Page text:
And lastly, John mentions 'Young' Creagh, who's first name is Dessie. He grew up in Kildrum and continued playing league football well into his forties.

Dessie Creagh, Jen Browne and Tommy Harkin are still alive and in good health. Sadly the others have gone to their rest. Dunmore United no longer have a football club, but Kildrum Tigers have gone on to become a major force in local leagues.
John McGurk went on to be a commercial airline pilot, reaching the rank of Captain. He flew many variants of aircraft. For several years he flew the new British Caledonian fleet of DC10s, a McDonnell Douglas built, wide bodied jet aircraft, holding almost four hundred passengers, flying them to all corners of the globe. Some years before retirement, he captained a British Aerospace BAe 146, a four engined short haul jet, for a Berlin company. He is now retired and lives in Suffolk. His daughter is also a pilot, flying private jets for a company specialising in flying the super rich around the world and she has flown such celebrities as Meryl Streep, David and Victoria Beckham, Nicole Kidman, Rihanna, Charlize Theron and Kylie Minogue, to name a few.

Article courtesy of Frank McGurk, with thanks.

This is,

The Dunmore Football Team

 - by John McGurk (1959)

Now the world holds seven wonders that the travellers always tell.
Some gardens and some towers, I guess you know them well,
But now the greatest wonder is in Ireland so green,
It’s the playing field at Dunmore and the Dunmore Football Team.


The first thing that you see there is Francie Duffy’s grin,
You have to pay him sixpence, before he lets you in.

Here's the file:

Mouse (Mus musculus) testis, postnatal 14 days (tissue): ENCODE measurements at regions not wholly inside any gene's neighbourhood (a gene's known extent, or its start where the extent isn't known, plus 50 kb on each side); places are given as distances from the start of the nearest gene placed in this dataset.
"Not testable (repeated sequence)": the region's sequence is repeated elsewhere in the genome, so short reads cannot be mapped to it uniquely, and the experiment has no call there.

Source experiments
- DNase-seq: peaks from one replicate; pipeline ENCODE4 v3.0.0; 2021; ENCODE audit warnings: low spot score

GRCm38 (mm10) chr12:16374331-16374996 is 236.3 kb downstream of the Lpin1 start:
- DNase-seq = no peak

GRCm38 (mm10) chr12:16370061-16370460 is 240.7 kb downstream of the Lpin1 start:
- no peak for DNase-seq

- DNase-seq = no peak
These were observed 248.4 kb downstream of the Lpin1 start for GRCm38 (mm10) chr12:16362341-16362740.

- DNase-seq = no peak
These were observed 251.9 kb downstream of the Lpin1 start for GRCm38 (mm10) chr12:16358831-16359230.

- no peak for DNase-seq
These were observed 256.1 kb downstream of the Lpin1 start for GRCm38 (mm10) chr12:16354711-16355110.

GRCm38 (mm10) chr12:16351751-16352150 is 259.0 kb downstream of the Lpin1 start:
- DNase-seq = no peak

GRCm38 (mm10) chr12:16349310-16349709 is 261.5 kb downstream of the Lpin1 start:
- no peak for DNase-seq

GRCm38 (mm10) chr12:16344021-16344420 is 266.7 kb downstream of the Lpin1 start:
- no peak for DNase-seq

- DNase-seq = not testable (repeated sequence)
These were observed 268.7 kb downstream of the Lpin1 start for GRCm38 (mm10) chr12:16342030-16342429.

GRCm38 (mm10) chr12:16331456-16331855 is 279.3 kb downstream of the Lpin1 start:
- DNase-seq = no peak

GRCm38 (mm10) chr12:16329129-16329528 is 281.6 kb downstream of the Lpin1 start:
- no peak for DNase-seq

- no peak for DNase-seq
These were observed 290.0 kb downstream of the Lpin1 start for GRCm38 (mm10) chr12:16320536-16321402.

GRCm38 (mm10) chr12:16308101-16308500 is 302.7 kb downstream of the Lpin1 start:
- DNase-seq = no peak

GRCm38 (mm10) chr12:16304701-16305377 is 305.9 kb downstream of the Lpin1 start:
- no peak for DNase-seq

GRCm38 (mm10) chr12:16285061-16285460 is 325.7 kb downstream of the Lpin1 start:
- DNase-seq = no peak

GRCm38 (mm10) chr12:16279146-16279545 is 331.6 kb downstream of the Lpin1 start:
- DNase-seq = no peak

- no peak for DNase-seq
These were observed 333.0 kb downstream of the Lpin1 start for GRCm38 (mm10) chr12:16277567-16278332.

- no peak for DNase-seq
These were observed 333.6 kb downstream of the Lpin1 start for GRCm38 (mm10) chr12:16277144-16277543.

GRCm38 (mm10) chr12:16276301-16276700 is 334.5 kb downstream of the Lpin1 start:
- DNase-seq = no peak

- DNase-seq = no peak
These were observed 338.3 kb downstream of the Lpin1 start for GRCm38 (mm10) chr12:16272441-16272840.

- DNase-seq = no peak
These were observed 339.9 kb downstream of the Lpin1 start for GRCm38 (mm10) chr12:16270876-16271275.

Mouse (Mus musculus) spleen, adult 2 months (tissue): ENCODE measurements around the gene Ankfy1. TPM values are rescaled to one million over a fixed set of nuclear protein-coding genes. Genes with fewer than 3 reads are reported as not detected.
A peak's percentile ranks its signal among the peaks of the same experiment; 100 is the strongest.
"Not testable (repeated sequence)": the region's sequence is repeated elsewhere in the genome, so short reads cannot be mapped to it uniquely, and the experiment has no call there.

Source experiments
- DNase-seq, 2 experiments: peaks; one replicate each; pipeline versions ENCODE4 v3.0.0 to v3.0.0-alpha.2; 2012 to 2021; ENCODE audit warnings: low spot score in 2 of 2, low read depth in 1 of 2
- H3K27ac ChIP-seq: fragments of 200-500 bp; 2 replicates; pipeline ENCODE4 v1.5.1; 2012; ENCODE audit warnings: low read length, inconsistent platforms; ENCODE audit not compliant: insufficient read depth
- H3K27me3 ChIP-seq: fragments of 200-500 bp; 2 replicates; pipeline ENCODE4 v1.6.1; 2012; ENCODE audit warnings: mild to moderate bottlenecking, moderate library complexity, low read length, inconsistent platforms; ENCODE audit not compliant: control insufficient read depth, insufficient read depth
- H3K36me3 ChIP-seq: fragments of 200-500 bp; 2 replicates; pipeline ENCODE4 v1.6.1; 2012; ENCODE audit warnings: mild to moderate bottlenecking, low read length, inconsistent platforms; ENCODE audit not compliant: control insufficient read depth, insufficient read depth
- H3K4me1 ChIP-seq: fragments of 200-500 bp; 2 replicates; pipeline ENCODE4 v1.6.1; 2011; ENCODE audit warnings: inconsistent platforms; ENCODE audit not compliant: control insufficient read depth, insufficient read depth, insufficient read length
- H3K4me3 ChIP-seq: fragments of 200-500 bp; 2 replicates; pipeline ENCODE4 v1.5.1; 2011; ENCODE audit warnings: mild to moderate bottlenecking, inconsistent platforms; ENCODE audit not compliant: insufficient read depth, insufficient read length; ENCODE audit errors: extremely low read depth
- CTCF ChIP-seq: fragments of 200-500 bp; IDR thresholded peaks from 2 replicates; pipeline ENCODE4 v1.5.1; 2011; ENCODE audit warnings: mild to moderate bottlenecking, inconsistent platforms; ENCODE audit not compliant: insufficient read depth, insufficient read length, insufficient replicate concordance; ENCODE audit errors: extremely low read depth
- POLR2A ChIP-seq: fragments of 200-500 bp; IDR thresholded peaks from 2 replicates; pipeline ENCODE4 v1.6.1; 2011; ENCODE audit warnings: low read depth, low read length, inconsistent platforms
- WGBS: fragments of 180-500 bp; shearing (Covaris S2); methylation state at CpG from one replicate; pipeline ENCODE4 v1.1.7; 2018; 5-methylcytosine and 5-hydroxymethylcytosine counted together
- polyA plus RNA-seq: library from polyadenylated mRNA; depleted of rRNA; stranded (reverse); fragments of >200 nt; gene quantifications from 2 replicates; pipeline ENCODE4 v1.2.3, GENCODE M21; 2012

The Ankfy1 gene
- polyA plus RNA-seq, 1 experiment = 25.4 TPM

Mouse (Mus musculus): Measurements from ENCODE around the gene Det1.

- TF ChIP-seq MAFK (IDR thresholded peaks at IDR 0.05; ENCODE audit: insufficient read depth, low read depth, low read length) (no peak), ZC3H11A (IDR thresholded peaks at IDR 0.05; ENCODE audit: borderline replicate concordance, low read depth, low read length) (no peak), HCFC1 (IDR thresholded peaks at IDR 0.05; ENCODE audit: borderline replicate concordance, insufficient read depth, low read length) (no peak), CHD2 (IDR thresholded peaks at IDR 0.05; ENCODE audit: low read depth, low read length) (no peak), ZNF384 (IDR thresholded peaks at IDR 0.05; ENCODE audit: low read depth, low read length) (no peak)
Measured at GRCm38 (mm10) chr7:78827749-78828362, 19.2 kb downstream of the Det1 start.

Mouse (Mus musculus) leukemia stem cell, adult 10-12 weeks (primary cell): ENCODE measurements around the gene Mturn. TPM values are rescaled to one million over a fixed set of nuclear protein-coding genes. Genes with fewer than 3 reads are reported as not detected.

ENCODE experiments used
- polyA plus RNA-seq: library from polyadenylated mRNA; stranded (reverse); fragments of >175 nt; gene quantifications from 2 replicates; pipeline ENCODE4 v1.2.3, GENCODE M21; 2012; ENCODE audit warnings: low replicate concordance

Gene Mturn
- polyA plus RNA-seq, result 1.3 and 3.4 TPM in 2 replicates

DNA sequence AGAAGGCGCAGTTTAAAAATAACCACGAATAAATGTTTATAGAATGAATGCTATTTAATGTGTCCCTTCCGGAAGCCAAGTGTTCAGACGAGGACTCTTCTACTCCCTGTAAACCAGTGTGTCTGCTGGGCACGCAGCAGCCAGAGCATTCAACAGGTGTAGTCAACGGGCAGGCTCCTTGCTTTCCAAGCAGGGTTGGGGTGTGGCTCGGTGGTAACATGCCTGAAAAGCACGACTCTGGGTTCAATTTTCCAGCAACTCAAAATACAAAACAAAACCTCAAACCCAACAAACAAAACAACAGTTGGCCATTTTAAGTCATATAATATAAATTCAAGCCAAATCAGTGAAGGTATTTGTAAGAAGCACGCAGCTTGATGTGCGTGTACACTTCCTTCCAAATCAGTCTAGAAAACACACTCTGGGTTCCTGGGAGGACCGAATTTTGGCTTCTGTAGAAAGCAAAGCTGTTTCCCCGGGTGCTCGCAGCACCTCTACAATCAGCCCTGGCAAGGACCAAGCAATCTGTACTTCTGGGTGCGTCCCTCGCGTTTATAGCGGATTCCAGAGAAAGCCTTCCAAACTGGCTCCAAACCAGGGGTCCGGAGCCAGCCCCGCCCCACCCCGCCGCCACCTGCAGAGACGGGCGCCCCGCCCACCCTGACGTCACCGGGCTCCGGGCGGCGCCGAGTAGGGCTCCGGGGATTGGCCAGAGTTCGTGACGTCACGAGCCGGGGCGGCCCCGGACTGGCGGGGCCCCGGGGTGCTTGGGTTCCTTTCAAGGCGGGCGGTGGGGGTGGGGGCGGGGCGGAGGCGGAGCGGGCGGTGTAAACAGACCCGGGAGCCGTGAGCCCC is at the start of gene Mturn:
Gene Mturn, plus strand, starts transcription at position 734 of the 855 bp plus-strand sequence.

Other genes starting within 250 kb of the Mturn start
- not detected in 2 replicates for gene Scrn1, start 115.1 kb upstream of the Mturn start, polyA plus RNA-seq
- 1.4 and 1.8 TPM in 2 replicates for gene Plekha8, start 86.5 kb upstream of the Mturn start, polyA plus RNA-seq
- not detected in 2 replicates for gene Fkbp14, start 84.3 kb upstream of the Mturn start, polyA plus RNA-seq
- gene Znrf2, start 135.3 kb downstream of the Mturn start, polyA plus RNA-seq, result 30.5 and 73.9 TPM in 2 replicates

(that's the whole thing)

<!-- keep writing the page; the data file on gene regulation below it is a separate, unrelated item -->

McGlinchey will be coming soon to keep the playing clean,
Today the Kildrum Tigers play the Dunmore Football Team.

Now Callaghan and Griffin are two good forward men.
They take the ball way up the field, up to the Tiger’s end.
Jim kicks the ball, a straight one too, as good as ever seen
And now the score stands at One - Nil to the Dunmore Football Team.

There’s Oliver and Jackie and Jen Brown make the three,
The backbone of United, Jen’s attacking now I see,
But the Tiger’s centre half spoils the goal that might have been,
He takes the ball away from Jen and the Dunmore Football Team.

Now Hughie Crawford does his best to stop the whizzing ball,
He jumps high up but misses it and ends up in a fall.
But he gets the ball and kicks it - up to Tommy Harkin keen.
“Here’s hoping Tommy you will score for the Dunmore Football Team.”

If ever any player had a true professional style,
Well Tommy Harkin’s got it and it drives the Tigers wild,
When Tommy gets the ball, he’s a match for seventeen,
And that is why he’s needed on the Dunmore Football Team.

If I forgot this next great man, there’d be a fearful row.
Joe Brown’s his name and he’s scored more goals than Mickey could allow.
But even so, far harder days United would have seen,
If Joe Brown wasn’t playing for the Dunmore Football Team.

It’s half-time now and the Tigers are still losing two to one,
Here’s hoping Dunmore watch themselves – the 2nd half’s begun.
Matt Nixon gets the ball and sends it straight across the green,
To 'Date' who’s playing on the left for the Dunmore Football Team.

Until now this player, who is called Alphonsus Brown,
Has sort of been relaxing and lying on the ground.
But now he tears way up the field to score a goal he means,
But Creagh, he takes it off him and the Dunmore Football Team.

Just as you may well have guessed, young Creagh he scores the goal
And so the teams are level, two goals each they are, all told.
The full time whistle’s blowing and the people leave the green,
A hard fought game, but a good one by the Dunmore Football Team.

Now the world holds seven wonders that the travellers always tell
Some gardens and some towers, I guess you know them well.
But now the greatest wonder is in Donegal so green,
It’s the playing field at Dunmore and the Dunmore Football Team.

To the tune of “The Grand Coulee Dam” by Woody Gutherie (1941)